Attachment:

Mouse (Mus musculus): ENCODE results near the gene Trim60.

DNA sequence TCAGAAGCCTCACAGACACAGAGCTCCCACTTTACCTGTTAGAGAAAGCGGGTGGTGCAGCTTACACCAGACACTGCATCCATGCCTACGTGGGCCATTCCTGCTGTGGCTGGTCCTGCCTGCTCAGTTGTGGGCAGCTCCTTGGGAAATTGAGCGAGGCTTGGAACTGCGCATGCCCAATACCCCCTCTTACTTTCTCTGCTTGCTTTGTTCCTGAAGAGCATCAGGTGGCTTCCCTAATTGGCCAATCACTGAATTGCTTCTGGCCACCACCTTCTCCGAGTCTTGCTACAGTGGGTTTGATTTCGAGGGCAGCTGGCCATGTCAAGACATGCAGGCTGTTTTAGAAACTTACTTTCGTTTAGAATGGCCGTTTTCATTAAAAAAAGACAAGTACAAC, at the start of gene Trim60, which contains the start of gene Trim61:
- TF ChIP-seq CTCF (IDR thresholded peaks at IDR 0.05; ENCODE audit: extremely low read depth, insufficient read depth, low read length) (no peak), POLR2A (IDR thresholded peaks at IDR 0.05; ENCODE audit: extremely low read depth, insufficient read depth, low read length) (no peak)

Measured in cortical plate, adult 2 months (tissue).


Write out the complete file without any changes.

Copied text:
Mouse (Mus musculus): ENCODE results near the gene Trim60.

DNA sequence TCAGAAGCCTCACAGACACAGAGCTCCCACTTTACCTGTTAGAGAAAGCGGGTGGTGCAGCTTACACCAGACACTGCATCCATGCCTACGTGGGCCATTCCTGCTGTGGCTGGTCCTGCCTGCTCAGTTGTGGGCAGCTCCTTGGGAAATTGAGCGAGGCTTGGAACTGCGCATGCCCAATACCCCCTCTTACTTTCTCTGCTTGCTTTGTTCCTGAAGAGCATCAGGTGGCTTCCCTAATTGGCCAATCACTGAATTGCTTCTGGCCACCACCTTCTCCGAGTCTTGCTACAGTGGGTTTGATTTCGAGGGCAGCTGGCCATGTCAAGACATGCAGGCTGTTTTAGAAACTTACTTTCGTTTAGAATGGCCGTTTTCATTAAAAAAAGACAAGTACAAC, at the start of gene Trim60, which contains the start of gene Trim61:
- TF ChIP-seq CTCF (IDR thresholded peaks at IDR 0.05; ENCODE audit: extremely low read depth, insufficient read depth, low read length) (no peak), POLR2A (IDR thresholded peaks at IDR 0.05; ENCODE audit: extremely low read depth, insufficient read depth, low read length) (no peak)

Measured in cortical plate, adult 2 months (tissue).